Dano's offense showed up during international play and he picked up three points in five WJC games. Through all of his international play he posted 17 points (eight goals and nine assists) in 13 games.
While he has not seen tremendous success in the KHL, playing against grown men and former NHL players is preparing Dano, who is already a gritty player, to play with more physicality.
7. (9) Cody Goloubef, D, 7.0C
Drafted 2nd round, 37th overall, 2008
The Blue Jackets elected to go with size on defense this year and that has not boded well for Goloubef. Although he stands at 6'1, he is still one of the smaller prospects in Columbus' defensive corps and has spent most of the year in Springfield.
He has excelled in Springfield and recorded a career-high 22 points (six goals and 16 assists) in 48 games. The AHL all-star has also played well in his own zone and has a plus-nine rating to go along with 75 penalty minutes.
Goloubef was called up to Columbus in late February, but has only skated in five games and has averaged just under 10 minutes per game.
8. (14) Oliver Bjorkstrand, RW, 7.0C
Drafted 3rd round, 89th overall, 2013
The Portland Winterhawks lead the WHL with 321 goals and at the heart of its offense is Oliver Bjorkstrand. He is second on Portland and third in the WHL with 102 points (45 goals and 57 assists) in 66 games. He has excelled alongside Nicolas Petan (WPG), who is second in the WHL with 109 points.
Bjorkstrand's playmaking ability followed him to the Division 1 World Junior Championships. Through five WJC games, the native of Denmark registered six points and added six more points through other international play. He was named Denmark's assistant captain.
Although his size and strength is the biggest question about his game, Bjorkstrand displays a high hockey intelligence and patience with the puck which often puts him in the right position to make plays.
Tim Erixon has been one of the odd men out on a talent group of young defenders for the Blue Jackets. Although he skated in 31 NHL games last season, he fluctuated between the AHL and NHL and had trouble getting a rhythm going.
This season, Erixon has played solid with Springfield and dished out 26 assists. His 31 points rank him third on Springfield and 15th among AHL defenders. As an offensively savvy defenseman, the 23-year-old is a key asset on the power play, where he potted three goals.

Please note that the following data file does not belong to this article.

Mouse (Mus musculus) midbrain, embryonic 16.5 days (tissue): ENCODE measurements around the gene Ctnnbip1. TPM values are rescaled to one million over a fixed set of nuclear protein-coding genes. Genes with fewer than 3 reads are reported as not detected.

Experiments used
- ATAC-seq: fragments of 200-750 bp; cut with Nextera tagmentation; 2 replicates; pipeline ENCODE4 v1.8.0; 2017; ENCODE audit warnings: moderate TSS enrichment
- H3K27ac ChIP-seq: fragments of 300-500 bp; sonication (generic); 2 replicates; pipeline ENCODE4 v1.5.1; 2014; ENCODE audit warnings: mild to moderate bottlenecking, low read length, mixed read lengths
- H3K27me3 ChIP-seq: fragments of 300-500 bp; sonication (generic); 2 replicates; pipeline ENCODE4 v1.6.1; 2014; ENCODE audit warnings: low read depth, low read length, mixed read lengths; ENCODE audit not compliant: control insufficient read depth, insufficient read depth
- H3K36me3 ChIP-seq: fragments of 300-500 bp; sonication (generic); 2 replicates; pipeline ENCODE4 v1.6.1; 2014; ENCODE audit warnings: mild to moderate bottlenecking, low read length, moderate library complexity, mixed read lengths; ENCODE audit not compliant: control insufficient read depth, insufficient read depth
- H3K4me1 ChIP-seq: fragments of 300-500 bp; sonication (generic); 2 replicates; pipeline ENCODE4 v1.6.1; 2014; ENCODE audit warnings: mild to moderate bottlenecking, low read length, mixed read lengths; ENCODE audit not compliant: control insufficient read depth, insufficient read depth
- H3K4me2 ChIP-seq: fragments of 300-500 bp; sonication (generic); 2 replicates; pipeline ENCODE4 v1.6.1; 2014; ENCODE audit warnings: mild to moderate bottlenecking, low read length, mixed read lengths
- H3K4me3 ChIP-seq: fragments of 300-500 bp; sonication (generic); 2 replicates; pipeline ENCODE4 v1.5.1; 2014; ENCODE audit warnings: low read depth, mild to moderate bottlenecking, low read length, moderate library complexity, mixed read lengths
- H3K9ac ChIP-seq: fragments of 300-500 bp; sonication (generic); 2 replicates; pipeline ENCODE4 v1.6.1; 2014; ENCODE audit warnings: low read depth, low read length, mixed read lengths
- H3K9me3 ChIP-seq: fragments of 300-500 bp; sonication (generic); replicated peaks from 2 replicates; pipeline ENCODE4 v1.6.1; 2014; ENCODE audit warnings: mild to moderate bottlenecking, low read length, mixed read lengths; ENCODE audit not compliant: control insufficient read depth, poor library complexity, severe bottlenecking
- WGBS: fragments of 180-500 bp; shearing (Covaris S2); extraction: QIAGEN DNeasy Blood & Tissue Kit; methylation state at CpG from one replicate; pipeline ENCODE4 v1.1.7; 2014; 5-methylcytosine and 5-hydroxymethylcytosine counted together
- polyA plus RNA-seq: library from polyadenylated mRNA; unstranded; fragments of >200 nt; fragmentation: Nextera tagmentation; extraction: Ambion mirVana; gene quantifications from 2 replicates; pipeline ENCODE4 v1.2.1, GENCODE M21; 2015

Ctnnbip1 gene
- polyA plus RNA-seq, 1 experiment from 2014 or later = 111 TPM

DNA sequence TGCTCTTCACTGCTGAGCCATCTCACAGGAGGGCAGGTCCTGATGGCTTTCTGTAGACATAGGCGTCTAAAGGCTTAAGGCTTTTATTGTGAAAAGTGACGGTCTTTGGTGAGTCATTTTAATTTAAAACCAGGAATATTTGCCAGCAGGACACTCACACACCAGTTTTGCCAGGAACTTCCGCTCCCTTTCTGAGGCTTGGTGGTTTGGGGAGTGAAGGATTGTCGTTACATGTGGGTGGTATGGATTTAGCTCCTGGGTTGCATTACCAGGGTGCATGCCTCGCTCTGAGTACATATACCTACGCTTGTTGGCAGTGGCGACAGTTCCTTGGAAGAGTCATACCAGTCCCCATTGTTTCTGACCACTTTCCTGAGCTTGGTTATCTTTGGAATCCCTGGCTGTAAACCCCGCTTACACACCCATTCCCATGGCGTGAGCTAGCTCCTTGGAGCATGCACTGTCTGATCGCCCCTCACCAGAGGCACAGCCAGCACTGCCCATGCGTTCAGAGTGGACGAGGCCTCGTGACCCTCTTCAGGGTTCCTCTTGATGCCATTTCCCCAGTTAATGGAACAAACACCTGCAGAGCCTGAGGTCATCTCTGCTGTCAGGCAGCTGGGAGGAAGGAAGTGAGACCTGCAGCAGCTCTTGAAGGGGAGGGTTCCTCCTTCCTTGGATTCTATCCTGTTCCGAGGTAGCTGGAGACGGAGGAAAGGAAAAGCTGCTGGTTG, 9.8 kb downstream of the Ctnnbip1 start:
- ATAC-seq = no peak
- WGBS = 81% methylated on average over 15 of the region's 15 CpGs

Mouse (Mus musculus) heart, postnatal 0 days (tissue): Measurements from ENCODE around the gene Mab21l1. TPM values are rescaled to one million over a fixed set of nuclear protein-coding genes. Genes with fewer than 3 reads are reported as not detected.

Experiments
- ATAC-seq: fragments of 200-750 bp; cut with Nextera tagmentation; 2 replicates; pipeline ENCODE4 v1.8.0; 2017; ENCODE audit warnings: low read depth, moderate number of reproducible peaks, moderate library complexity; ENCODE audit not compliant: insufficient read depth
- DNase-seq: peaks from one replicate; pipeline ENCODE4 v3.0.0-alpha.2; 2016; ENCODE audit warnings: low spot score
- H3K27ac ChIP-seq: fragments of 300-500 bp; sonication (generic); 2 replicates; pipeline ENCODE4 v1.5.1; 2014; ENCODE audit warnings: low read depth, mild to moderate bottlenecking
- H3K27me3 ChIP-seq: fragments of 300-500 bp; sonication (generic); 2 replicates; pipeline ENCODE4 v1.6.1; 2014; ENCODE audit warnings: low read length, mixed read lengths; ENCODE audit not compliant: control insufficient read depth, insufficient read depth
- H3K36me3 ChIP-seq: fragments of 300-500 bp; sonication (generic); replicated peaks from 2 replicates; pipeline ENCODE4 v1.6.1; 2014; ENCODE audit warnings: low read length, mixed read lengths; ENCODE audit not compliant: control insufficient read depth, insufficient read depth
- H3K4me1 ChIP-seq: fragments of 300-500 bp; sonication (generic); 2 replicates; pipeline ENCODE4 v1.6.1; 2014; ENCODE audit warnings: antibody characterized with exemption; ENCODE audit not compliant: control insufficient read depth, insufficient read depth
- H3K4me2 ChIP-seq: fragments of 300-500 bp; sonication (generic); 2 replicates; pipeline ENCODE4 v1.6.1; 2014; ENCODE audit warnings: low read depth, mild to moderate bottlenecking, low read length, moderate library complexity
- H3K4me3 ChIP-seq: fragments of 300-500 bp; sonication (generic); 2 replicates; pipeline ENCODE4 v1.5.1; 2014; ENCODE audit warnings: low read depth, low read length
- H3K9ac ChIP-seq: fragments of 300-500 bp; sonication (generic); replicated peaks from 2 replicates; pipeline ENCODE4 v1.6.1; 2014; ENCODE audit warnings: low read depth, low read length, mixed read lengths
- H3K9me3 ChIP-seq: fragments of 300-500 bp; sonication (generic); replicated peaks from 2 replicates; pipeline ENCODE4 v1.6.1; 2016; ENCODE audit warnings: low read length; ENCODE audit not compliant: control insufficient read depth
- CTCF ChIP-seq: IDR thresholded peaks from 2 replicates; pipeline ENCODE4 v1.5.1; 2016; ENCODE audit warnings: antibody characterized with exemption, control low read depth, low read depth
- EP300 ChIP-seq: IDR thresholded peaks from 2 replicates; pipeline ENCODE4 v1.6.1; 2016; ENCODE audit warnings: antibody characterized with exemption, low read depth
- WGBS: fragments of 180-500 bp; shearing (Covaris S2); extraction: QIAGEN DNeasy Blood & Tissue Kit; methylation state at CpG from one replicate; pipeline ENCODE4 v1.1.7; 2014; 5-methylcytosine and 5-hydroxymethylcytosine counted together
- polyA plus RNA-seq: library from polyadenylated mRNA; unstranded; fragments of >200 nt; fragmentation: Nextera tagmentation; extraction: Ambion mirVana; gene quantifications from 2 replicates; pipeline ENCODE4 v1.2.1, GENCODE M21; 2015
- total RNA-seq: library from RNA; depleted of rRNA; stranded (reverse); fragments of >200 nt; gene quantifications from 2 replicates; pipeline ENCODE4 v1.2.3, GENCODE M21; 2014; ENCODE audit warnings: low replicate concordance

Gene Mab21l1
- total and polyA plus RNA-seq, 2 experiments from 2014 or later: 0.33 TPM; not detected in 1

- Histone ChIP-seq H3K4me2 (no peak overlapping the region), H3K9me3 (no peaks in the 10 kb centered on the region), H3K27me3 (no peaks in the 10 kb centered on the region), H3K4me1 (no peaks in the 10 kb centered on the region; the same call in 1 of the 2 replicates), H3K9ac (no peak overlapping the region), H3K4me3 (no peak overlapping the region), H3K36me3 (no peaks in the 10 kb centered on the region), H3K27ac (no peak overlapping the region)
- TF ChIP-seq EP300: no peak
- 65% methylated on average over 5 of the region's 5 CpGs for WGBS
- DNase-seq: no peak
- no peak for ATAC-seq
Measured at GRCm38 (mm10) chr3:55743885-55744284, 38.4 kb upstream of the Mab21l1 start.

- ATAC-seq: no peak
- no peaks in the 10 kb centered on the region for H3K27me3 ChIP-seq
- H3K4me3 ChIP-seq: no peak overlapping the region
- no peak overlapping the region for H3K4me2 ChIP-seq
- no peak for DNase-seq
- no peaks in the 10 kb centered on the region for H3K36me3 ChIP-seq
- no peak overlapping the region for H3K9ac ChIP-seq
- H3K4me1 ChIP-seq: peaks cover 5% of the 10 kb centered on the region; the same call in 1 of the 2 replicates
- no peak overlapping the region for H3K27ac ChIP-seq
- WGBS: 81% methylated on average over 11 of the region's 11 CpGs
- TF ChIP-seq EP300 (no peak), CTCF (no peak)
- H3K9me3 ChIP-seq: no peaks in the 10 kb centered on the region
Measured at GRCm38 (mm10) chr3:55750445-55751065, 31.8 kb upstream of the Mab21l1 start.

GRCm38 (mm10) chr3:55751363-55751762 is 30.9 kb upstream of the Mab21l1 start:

It is hard to watch a guy like Erixon play so well in the minors and not have the same success in the NHL. Even when he was called up, he had a lot of trouble cracking Columbus' lineup, often being a healthy scratch, before returning to Springfield, where he has played great. Erixon is a very smooth skater, but needs to use his size to play a more physical game.
Erixon was injured in late February and has been out of the lineup since. He is expected to return before the end of the regular season.
10. (13) Dillon Heatherington, D, 7.0C
Drafted 2nd round, 50th overall, 2013
After the 6'4 defender was selected by Columbus, Heatherington put up his best start to a junior hockey season with 33 points in 67 games for the Swift Current Broncos, who sit at second in the WHL's East Division.
Heatherington is already an imposing force on the blue line and is harnessing his size with 63 penalty minutes. The Alberta product plays a key role in Swift Current's defense, which has allowed 219 goals, the least in the East Division, and has a plus-23 rating.
11. (18) Anton Forsberg, G, 7.0C
Drafted 7th round, 188th overall, 2011
Forsberg previously sat below Joonas Korpisalo in the Top 20, but is having a great season for Modo in the SHL and surpassed the Finnish goaltender.
At the beginning of the season, Forsberg was loaned to Modo and it did not take him long to find his form. Through 22 games he has a 2.44 goals against average and a .920 save percentage. Forsberg has recorded one shutout, but splits playing time with Linus Ullmark (BUF). Even though he has not seen consistent time, playing in the SHL is allowing the him to fine tune his game at a high level.
12. (16) Mike Reilly, D, 7.0C
Drafted 4th round, 98th overall, 2011
Reilly is building on a strong freshman season with the University of Minnesota and is the Gophers' top scoring defender with 24 points in 32 games as a sophomore, enough to rank him third on the team.
Behind Reilly's puck-moving ability, the Gophers stand atop the Big 10 conference with a 13-2-3 record and have been among the top ranked teams all season.
The biggest question mark about the Minnesota native was whether his play in his own zone was going to be solid enough. Although he does not rely on his physicality to separate players from the puck, his 6'1 frame allows him to use stick checks to slow down offenses. While his positioning has room to improve, Reilly still has his junior and senior seasons to work the rest of the kinks out of his game.